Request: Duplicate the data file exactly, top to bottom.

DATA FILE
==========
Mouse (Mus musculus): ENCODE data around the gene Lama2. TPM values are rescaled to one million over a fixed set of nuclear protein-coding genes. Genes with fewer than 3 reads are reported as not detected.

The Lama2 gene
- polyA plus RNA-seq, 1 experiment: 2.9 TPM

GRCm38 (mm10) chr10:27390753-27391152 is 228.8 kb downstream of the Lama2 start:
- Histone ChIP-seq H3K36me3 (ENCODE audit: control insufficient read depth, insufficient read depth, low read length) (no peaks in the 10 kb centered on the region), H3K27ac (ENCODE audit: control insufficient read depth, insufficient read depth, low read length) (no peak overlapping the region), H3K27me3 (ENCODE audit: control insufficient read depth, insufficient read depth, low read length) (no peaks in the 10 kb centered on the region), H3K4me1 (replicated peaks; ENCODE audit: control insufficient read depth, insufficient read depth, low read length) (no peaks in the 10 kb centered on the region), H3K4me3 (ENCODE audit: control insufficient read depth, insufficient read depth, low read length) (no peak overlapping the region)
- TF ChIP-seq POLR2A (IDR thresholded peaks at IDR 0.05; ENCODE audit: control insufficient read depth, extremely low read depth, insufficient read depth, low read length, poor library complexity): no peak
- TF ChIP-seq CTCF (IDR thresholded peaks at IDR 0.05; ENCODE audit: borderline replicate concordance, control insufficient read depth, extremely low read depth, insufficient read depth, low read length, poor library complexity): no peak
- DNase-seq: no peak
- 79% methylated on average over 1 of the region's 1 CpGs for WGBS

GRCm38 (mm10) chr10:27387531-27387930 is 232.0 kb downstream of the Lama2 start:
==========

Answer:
Mouse (Mus musculus): ENCODE data around the gene Lama2. TPM values are rescaled to one million over a fixed set of nuclear protein-coding genes. Genes with fewer than 3 reads are reported as not detected.

The Lama2 gene
- polyA plus RNA-seq, 1 experiment: 2.9 TPM

GRCm38 (mm10) chr10:27390753-27391152 is 228.8 kb downstream of the Lama2 start:
- Histone ChIP-seq H3K36me3 (ENCODE audit: control insufficient read depth, insufficient read depth, low read length) (no peaks in the 10 kb centered on the region), H3K27ac (ENCODE audit: control insufficient read depth, insufficient read depth, low read length) (no peak overlapping the region), H3K27me3 (ENCODE audit: control insufficient read depth, insufficient read depth, low read length) (no peaks in the 10 kb centered on the region), H3K4me1 (replicated peaks; ENCODE audit: control insufficient read depth, insufficient read depth, low read length) (no peaks in the 10 kb centered on the region), H3K4me3 (ENCODE audit: control insufficient read depth, insufficient read depth, low read length) (no peak overlapping the region)
- TF ChIP-seq POLR2A (IDR thresholded peaks at IDR 0.05; ENCODE audit: control insufficient read depth, extremely low read depth, insufficient read depth, low read length, poor library complexity): no peak
- TF ChIP-seq CTCF (IDR thresholded peaks at IDR 0.05; ENCODE audit: borderline replicate concordance, control insufficient read depth, extremely low read depth, insufficient read depth, low read length, poor library complexity): no peak
- DNase-seq: no peak
- 79% methylated on average over 1 of the region's 1 CpGs for WGBS

GRCm38 (mm10) chr10:27387531-27387930 is 232.0 kb downstream of the Lama2 start: